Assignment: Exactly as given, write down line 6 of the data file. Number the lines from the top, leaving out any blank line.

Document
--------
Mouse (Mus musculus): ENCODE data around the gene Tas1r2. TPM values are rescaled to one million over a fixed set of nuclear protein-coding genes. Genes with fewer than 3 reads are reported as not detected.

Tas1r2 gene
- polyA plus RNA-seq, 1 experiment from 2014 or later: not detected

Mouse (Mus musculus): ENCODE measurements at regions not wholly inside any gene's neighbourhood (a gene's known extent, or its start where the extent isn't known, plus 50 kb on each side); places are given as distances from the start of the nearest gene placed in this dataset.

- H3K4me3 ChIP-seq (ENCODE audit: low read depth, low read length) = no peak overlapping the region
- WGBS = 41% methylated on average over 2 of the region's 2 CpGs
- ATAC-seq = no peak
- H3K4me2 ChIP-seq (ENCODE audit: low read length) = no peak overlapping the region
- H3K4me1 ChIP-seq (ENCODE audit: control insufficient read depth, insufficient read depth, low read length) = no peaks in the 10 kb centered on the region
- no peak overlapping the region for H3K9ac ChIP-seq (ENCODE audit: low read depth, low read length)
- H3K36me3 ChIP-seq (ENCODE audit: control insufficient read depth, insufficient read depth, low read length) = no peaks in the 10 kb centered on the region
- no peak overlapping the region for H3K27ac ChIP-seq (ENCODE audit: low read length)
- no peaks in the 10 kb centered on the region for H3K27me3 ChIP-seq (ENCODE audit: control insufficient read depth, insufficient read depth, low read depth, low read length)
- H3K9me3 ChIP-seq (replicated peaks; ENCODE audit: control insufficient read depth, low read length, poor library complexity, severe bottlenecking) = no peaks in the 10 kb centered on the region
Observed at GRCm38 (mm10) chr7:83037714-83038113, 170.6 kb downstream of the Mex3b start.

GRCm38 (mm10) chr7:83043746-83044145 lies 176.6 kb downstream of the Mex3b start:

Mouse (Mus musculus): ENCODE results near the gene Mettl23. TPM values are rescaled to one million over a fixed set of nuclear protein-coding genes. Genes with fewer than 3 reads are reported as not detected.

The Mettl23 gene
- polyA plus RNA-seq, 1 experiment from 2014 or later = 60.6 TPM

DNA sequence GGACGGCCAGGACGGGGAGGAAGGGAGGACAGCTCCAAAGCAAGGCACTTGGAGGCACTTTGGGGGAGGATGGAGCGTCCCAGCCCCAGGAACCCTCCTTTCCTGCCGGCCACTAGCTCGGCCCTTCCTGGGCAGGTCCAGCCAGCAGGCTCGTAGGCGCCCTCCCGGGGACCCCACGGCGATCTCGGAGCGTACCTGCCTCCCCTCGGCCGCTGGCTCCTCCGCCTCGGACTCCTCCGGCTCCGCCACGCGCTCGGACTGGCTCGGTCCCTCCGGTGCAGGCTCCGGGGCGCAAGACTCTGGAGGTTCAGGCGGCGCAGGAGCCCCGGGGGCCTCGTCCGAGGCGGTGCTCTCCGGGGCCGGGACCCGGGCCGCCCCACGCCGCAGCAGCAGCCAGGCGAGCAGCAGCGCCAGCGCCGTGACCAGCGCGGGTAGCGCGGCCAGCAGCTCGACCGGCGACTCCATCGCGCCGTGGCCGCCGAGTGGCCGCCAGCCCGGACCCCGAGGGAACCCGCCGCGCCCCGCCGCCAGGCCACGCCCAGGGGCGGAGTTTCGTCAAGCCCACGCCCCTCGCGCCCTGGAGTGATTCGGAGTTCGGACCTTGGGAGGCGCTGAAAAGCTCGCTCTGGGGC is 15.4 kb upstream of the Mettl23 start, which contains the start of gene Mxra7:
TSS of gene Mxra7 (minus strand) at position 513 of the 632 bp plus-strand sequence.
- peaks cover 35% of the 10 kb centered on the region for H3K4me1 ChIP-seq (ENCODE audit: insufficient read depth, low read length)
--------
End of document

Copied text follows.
- WGBS = 41% methylated on average over 2 of the region's 2 CpGs